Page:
Yet while Rand took to wearing a dollar-sign pin to advertise her love of capitalism, Heller makes clear that the author had no real affection for dollars themselves. Giving up her royalties to preserve her vision is something that no genuine capitalist, and few popular novelists, would have done. It is the act of an intellectual, of someone who believes that ideas matter more than lucre. In fact, as Heller shows, Rand had no more reverence for the actual businessmen she met than most intellectuals do. The problem was that, according to her own theories, the executives were supposed to be as creative and admirable as any artist or thinker. They were part of the fraternity of the gifted, whose strike, in “Atlas Shrugged,” brings the world to its knees.
One does not normally think of Rand's philosophical position as extraordinarily difficult to figure out; but if it were so easy it's difficult to see how someone can be so completely off. Rand is very clear that capitalism, as she understands has to do not with money as such but with the exemplification of objective values in a market of free individuals. Rand holds that everything has a "philosophically objective value," which is its value as determined by "the most rational mind possessing the greatest knowledge, in a given category, in a given period, and in a defined context (nothing can be estimated in an undefined context". Her example is that an airplane is objectively more valuable than a bicycle for the creative abilities of a rational person. She thinks of this as the true value of it. A free market does not express this form of objective value directly; rather it expresses what she calls a "socially objective value," which depends on and is derivative of the philosophically objective value, but is determined by taking into account that society does not consist entirely of people with "the most rational mind possessing the greatest knowledge," but of people with a wide spread of ability. An airplane may be philosophically more valuable than a bicycle, but I may have no use whatsoever for an airplane and considerable use for a bicycle; it may well be that I can do a better job exercising my rational ability to create if I have a bicycle than if I have an airplane. Since the exercise of one's rational ability to create is the only ultimate goal recognized as healthy in Rand's philosophy, I am entirely rational if I am willing to trade the equivalent of several weeks of labor for a bicycle but would refuse to accept an airplane even if it were given for free. What I am interested in when I engage in such trades, at least if I am rational, is not the best and most informed minds in the most relevant fields, but my mind in my own field. I do not decide whether to buy a telescope on the basis of what Hubble could have done with it, but on the basis of what I can do with it. This is what the market involves: not the best judgments of value but the sum of all judgments of value. A market allows producers and creators, i.e., rational people, to exchange with each other the products of their skills and abilities so that they can gain things of objective value. That market is free which allows "the most rational mind possessing the greatest knowledge" to do its thing; and people are rational in their participation in this market to the extent that they approximate the value judgments of "the most rational mind possessing the greatest knowledge" within the limits of their abilities and resources.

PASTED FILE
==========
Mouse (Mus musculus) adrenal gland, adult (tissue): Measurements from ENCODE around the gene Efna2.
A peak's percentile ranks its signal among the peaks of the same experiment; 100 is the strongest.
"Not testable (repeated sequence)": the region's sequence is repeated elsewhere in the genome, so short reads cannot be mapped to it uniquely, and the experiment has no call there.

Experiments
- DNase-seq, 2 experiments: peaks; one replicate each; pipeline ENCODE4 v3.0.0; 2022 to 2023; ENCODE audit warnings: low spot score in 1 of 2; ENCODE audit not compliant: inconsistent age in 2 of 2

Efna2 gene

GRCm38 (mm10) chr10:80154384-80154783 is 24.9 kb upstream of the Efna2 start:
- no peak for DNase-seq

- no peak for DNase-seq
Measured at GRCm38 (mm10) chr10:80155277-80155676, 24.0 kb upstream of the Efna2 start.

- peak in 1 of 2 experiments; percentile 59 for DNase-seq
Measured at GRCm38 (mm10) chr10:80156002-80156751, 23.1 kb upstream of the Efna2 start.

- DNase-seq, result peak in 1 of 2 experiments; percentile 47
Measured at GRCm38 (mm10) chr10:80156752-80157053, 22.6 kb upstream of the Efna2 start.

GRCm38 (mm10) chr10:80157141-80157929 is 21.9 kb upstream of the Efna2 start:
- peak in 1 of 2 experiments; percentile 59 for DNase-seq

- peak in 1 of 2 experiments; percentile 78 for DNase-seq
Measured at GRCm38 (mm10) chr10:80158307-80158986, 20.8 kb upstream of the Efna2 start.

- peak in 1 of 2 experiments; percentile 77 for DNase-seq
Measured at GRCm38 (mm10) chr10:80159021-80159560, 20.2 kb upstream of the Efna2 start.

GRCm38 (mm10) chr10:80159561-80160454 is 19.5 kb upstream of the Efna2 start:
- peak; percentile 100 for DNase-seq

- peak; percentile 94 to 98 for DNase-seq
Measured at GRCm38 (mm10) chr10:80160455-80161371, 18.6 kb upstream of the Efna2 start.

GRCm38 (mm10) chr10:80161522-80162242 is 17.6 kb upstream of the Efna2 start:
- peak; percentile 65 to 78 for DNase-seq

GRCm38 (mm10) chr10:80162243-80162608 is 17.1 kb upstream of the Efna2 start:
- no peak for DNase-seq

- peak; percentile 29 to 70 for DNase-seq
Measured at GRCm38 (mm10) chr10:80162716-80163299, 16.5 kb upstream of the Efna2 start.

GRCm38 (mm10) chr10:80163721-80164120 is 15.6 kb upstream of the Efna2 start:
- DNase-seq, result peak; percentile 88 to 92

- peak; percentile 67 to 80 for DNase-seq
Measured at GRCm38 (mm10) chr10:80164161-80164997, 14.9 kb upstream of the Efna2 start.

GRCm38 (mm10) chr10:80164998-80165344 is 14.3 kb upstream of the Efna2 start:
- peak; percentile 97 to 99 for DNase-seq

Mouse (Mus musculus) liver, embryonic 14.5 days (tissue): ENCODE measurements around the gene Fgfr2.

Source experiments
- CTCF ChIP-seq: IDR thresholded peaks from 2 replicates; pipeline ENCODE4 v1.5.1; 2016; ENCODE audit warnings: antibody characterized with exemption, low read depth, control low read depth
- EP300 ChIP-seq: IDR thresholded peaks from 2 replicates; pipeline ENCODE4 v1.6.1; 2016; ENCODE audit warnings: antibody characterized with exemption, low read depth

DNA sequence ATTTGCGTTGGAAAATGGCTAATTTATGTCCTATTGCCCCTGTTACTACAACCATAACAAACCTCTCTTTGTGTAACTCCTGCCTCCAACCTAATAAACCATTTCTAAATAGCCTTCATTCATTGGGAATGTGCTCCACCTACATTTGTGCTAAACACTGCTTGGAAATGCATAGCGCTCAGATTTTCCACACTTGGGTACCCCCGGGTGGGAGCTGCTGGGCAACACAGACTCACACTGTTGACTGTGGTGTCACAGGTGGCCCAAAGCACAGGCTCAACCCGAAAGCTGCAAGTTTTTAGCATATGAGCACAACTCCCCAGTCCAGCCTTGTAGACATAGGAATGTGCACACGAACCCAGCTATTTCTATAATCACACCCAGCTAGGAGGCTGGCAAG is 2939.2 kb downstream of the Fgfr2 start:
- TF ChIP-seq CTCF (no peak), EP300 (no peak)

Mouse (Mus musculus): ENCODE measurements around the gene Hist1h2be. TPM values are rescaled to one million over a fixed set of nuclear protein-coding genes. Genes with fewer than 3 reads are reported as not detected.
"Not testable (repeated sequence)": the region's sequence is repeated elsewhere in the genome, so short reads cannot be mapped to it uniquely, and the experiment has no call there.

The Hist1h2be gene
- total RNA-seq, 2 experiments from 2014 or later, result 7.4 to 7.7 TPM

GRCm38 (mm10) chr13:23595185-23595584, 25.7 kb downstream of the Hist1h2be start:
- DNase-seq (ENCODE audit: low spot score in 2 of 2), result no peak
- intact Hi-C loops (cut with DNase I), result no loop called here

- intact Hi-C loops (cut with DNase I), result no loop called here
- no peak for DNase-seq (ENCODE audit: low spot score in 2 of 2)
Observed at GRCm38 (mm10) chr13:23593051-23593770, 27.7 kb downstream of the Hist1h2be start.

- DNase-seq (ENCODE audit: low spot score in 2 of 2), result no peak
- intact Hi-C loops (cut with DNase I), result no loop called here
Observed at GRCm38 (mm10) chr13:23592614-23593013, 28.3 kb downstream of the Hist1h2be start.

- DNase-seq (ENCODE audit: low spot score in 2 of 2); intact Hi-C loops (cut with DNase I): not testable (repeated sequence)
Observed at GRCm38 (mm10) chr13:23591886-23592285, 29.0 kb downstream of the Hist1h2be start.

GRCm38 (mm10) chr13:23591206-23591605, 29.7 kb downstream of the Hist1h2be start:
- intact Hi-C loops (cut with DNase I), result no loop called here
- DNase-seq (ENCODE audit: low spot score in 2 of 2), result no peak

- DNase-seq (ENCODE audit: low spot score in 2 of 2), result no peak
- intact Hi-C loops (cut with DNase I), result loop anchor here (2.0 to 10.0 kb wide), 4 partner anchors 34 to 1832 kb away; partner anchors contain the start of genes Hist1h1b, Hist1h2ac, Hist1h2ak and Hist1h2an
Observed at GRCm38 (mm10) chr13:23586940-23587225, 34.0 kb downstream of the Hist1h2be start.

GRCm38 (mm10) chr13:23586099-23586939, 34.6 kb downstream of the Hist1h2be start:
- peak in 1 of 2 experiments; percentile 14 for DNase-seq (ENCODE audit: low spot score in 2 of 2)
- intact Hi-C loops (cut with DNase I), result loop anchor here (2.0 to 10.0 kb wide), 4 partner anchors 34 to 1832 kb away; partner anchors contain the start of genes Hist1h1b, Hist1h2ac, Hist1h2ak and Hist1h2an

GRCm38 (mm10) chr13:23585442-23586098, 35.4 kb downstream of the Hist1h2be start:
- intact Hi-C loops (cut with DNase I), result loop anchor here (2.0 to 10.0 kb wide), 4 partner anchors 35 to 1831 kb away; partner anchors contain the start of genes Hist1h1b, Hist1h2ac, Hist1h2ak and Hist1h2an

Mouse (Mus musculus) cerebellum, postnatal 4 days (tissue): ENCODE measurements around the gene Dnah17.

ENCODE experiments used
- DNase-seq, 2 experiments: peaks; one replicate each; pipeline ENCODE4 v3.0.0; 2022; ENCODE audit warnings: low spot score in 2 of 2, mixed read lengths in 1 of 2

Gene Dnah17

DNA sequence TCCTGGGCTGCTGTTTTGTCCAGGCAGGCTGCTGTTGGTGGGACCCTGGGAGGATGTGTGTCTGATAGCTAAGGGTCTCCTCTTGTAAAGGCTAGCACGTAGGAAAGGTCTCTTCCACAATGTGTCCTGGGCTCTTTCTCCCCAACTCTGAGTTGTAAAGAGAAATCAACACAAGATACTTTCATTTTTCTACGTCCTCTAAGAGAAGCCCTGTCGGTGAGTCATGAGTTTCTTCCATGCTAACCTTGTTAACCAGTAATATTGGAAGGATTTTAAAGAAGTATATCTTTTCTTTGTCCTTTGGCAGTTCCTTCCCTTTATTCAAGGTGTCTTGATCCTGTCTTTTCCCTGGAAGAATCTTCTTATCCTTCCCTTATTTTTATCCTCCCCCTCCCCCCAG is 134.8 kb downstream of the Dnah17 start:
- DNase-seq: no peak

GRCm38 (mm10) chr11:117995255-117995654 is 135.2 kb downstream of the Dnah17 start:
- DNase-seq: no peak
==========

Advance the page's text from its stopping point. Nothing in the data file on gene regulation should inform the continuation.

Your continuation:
Thus on Rand's view of capitalism, "Giving up her royalties to preserve her vision" is exactly what a good capitalist will do: make contractual agreements, monetary or otherwise, for things of value. On Rand's own principles, she had no right to those royalties: royalties don't attack automatically to works, but are the results of contract. And the publisher had no right to Rand's novel. Rand did not want to give up John Galt's speech, which in her judgment was the most important part of the novel; the publisher did not want to publish a novel that has a character ranting for pages and pages. But they both regarded the novel as being of value, albeit for different reasons, and therefore they had a mutual goal, an acceptable trade that would allow publication of the novel. On her own view, Rand did not literally give up anything: she just recognized that the value of Galt's speech to her publisher, who was primarily interested in publishing books that would sell in the book market, was not the same as it was to her, who was primarily interested in the ideas it represented, and this was taken into account as it always is in a market system, by contractual exchange.
Likewise, anyone who has read Atlas Shrugged knows that it's false that the novel gives automatic membership into 'the fraternity of the gifted' to executives: most of the executives in the book are portrayed as corrupt, incompetent parasites. Only a small handful, like Dagny Taggart and Hank Rearden, are treated as part of 'the fraternity of the gifted'; and outside that tiny circle only Eddie Willers, the ungifted but decent and honest man whom the parasites will inevitably destroy as an incidental byproduct of their parasitism, is treated in a favorable light. (For that matter, being an artist or writer doesn't automatically guarantee you any favor in Rand's system, either.)
I don't think these things are difficult to pick up in Rand; they are the sorts of things she tended to shout as loud as she could.
(Rand quotations are from her essay, "What Is Capitalism?" in Capitalism: The Unknown Ideal.)